Hong Kong’s very existence lays bare an inescapable East-meets-West connection; one crystallised into the very fabric of the city’s culture and citizens and ways of life.
Salvatore Ferragamo’s Gancini truck — designed by DOTES, a design studio by architectural designers Justin Chow and Ka Chi Law — travels back in time to decades past, reviving a mostly-extinct dining experience well-embedded in Hong Kong history: the bing sutt. A bing sutt is the predecessor of the contemporary cha chaan teng; an eating establishment popularised in response to Hong Kong’s changing dietary habits — read: Westernised — after World War II. French toast (or, as it’s translated: ‘Western’ toast). Swiss rolls. Milk tea. Remnants of British colonial rule that lingered; then, re-claimed in ‘Hong Kong-style’ to become a core tenet of the city’s gastronomical identity.
Making three separate pitstops, the Gancini truck’s journey catalogs the districts breathing life into Hong Kong’s East-meets-West persona: Man Mo Temple and Queen’s Road Central in Sheung Wan, and Harbour City by Victoria Harbour.
For household brands, there is little more powerful than an enduring, immediately recognisable symbol. A correlation that travels from point A to point B without so much as a single uttered word. Salvatore Ferragamo’s Gancini is one such motif; a horseshoe-shaped signifier that first appeared as a clasp on the Italian luxury house’s handbags, and, through the years, filtered through everything from belt buckles and shoe toppers to printed on ready-to-wear.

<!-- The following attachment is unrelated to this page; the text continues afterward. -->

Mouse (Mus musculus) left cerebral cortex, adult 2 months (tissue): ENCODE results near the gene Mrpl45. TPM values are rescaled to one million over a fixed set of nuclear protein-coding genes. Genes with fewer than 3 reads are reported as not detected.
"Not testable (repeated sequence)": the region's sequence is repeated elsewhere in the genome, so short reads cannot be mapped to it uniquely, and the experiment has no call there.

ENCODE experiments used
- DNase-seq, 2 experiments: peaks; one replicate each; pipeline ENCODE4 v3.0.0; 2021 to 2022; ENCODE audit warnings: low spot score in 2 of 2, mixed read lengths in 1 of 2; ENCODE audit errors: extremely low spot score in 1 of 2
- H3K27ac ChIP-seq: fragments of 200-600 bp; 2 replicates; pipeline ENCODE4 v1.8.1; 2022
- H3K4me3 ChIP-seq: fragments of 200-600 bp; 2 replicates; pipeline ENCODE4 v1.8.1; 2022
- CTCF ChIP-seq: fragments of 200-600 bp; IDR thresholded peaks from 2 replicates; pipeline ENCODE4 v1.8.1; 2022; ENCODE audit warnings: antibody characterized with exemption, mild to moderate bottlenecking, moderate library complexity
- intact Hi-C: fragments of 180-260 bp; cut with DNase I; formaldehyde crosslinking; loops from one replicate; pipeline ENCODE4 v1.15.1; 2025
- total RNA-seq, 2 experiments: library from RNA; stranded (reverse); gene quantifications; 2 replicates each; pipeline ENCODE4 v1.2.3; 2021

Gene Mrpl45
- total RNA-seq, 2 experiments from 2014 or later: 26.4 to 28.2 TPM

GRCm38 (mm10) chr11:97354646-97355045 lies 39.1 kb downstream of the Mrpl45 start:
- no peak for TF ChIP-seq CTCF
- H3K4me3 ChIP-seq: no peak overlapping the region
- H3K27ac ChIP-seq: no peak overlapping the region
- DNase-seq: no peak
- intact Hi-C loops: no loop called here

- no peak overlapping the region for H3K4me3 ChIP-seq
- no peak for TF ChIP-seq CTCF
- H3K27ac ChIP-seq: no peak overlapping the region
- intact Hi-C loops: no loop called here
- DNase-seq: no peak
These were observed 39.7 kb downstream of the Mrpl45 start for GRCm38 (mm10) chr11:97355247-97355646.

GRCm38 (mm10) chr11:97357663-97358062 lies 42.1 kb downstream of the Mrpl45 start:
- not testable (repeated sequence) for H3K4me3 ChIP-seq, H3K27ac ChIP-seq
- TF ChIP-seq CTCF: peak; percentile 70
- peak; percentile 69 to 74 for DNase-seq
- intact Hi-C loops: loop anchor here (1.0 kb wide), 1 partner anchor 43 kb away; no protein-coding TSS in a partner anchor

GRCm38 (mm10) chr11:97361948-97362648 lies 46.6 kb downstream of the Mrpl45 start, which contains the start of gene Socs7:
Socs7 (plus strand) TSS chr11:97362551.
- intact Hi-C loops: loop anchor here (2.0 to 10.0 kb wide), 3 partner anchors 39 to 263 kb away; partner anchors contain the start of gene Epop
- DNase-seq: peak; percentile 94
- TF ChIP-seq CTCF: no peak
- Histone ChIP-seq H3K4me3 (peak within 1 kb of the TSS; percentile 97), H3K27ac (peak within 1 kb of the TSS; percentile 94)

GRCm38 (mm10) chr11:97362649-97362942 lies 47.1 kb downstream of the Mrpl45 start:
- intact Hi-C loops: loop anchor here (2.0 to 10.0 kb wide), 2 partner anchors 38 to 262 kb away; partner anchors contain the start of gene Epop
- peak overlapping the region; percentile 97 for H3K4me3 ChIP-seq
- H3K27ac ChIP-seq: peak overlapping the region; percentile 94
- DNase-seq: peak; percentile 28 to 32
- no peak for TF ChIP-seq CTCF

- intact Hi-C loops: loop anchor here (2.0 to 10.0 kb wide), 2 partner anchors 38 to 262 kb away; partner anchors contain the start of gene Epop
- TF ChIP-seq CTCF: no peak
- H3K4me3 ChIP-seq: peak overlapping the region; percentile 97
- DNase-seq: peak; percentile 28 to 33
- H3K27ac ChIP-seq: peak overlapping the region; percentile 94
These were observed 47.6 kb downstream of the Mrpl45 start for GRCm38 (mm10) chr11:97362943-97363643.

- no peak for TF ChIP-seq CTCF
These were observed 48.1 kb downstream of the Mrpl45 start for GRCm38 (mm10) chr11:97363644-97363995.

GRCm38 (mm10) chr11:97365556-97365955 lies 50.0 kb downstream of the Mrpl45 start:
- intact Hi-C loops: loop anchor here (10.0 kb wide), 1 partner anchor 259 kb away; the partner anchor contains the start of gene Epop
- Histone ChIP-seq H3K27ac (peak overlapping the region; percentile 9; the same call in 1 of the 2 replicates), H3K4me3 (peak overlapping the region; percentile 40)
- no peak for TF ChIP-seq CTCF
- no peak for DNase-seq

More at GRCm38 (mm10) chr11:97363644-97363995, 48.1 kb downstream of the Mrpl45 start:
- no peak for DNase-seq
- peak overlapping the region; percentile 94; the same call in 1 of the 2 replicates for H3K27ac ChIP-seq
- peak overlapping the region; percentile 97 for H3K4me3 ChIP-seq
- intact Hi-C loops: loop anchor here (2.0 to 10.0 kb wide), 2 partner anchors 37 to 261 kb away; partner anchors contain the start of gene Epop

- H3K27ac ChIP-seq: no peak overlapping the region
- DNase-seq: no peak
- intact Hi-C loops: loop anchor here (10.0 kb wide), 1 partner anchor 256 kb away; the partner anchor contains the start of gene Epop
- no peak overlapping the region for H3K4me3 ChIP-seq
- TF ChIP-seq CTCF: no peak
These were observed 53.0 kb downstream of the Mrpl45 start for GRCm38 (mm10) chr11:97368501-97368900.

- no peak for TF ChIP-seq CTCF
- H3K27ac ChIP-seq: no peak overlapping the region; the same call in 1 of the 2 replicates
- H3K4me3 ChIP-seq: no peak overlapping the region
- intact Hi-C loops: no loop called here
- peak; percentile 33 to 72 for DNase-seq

The bing sutt truck is wallpapered from bumper to tailgate in a refreshed revamp of the Gancini — named for this season as the ‘Gancini Iconic’ in a frenzied amalgamation of the Gancini Galore, the Gancio S and the classic horseshoe Gancini.
Beyond its homage to old-timey Hong Kong and its place as a vessel for showcasing Salvatore Ferragamo’s newest Gancini Iconic-led collection, the Gancini truck is, too, a travelling art gallery. Alongside the brand’s ready-to-wear — showcased stowed on drawers and hung up in fridges — are five commissioned works of art by four local Hong Kong artist: Afa Annfa, Wai Wai, Romain Jacquet Lagrèze and Keith MacGregor. Each in various mediums of expression, be it watercolour, photography or collage. Each a nostalgic love letter to Hong Kong.
Salvatore Ferragomo’s Gancini ‘Bing Sutt’ truck travels through Hong Kong from 13 to 18 March. Docking stations include Man Mo Temple (13 – 14 March), Queen’s Road Central (15 – 16 March) and Harbour City Pier 3 Parking (17 – 18 March).